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‘Know that you aren’t alone’: N.L. launches 5-year suicide-prevention plan CBC
June 2, 2022
Newfoundland and Labrador have released a five-year suicide prevention plan for the province, Our Path to Resilience. There are 12 actions outlined in the plan along with $2.5 million in funding in 2022 and $4.5 million in the four years following. “Suicide is a complex public health issue, and it affects people of all ages regardless of socioeconomic status, ethnicity or race,” said Health Minister John Haggie. “Our province has come a long way in improving the quality and availability of mental health and addictions services over the past several years, and yet we know there is still a lot to do.” Labrador’s suicide rate can be as much as four times that of Newfoundland’s and is even higher in Inuit communities on Labrador’s north coast. “I know many families, including my own, who have lost loved ones to suicide. This has been a sad reality for both Innu communities of Sheshatshiu and Natuashsish as well for the other Indigenous communities in this province,” said Anastasia Qupee, chair of the Indigenous Health team for the province’s mental health and addictions action plan. Tina Davies lost son Richard to suicide in 1995. She says, “It’s wonderful to know the support is here. To give the message of hope. Because without hope, we’re lost. Know that you aren’t alone.… Nobody is giving up on this.”

Families of college students who died by suicide unite for ‘powerful moment’ of healing Today
May 31, 2022
College athletes Katie Meyer, 22, Arlana Miller, 19, Morgan Rodgers, and Tyler Hilinski, 21, died by suicide recently and their parents are working to help prevent future college athlete suicides. “I think we kind of felt like, if this can happen to Tyler, it can happen to anybody,” says Hilinski’s father Mark. Mother Kym says, “Our athletes really are under so much pressure, and they grind every single day. They’re up at 6:00 a.m., they’re going to practice, they follow that with classes … I don’t think society really sees … the commitment and the sacrifices that all of our athletes make.” Mark and Kym founded Hilinski’s Hope Foundation and Morgan’s parents founded Morgan’s Message; both organizations seek to educate people about mental health. Meyer’s parents created Katie’s Save, a university policy requiring schools to send an email to an ally (chosen by the student) if they are hospitalized for physical injury, prescribed medication for their mental health, or if they’re placed on academic probation, among other situations.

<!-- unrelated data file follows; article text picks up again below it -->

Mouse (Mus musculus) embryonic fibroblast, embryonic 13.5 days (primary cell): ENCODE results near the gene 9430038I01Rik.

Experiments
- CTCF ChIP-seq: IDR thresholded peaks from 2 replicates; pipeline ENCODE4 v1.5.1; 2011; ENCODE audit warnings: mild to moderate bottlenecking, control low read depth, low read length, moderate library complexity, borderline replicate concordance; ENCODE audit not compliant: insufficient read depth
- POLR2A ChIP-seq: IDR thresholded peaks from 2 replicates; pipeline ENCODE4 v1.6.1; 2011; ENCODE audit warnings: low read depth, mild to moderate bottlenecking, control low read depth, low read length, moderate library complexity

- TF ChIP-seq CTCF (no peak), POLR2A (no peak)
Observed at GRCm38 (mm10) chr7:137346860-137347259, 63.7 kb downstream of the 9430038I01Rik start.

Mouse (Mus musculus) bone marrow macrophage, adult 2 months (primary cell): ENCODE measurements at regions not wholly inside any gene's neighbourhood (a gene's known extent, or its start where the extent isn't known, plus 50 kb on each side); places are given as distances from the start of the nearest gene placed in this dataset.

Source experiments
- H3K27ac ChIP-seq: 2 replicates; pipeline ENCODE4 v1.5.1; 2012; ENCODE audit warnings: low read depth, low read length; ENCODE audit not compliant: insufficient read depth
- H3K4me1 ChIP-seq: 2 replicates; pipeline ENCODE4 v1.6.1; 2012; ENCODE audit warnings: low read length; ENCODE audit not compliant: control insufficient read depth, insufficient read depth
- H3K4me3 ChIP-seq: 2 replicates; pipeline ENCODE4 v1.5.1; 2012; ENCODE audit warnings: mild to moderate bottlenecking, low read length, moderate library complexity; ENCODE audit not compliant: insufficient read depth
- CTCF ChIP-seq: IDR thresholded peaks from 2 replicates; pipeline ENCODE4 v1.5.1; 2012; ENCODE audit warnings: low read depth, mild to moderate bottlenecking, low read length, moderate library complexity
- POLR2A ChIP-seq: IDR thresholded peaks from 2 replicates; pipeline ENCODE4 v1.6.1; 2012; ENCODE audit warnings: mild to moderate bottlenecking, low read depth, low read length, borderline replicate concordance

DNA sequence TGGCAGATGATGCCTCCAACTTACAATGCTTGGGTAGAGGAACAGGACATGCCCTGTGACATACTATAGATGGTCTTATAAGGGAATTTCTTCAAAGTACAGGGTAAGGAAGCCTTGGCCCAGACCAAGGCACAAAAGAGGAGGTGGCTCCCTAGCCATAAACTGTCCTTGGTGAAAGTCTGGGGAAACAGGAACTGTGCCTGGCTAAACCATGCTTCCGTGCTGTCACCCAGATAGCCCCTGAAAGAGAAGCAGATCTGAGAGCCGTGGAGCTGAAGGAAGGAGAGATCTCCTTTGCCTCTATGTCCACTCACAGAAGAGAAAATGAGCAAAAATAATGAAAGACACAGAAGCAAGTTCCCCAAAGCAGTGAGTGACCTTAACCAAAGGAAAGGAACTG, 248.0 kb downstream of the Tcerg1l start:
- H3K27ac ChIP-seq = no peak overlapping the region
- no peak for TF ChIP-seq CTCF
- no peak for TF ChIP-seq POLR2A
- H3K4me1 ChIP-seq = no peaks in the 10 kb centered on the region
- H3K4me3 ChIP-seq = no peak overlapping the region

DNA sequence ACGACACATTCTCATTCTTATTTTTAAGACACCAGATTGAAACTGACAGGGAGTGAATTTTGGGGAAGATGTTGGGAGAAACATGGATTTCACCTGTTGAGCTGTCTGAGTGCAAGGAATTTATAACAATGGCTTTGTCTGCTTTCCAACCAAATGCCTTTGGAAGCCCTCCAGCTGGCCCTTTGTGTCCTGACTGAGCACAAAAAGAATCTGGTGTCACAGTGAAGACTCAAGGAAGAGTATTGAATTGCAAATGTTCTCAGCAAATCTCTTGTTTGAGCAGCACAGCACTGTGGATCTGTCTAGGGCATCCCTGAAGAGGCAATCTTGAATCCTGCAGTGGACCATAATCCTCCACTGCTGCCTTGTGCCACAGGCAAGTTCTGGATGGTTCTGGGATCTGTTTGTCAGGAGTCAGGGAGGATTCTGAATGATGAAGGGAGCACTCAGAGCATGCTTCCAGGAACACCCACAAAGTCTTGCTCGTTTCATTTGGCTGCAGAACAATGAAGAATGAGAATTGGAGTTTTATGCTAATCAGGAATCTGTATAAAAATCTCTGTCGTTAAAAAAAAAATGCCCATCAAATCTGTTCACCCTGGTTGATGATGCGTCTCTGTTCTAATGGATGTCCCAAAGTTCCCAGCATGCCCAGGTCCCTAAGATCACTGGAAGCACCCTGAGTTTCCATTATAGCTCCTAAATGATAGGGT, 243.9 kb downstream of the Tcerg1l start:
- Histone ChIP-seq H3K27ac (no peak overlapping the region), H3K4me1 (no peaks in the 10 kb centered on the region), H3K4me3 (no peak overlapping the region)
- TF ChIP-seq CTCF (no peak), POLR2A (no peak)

Michael Phelps says teen suicide is one of the things that scares him most as a parent: ‘That extra weight should never be on anybody’s shoulders’ Yahoo! Life
May 31, 2022
Former Olympic swimmer Michael Phelps continues to advocate for mental health and in this article, describes his mental health and recovery journey. As an Olympic athlete, Phelps contemplated suicide and was diagnosed with ADHD and depression. “The ups and the downs? I go through them all the time and they just kind of come and go,” Phelps says. “It’s a part of my everyday life, and I’m always trying to learn more about myself and also how to get through different situations.” Phelps says he focuses on ‘filling his glass’ to maintain his mental health: “I always say that if my glass isn’t completely filled, how am I supposed to fill everyone else’s up? I have a wife. I have three kids. It’s my job to find ways every day to be my best self.” He also explains the identity challenges that come with being a high performance athlete: “For a long time, I looked at myself as an athlete — a swimmer, not a human. Now being able to look in the mirror and not just see some kid who wears a pair of goggles and a swimming cap and puts on a swimsuit, but seeing a dad and a husband and a person, that transformation has been incredible.”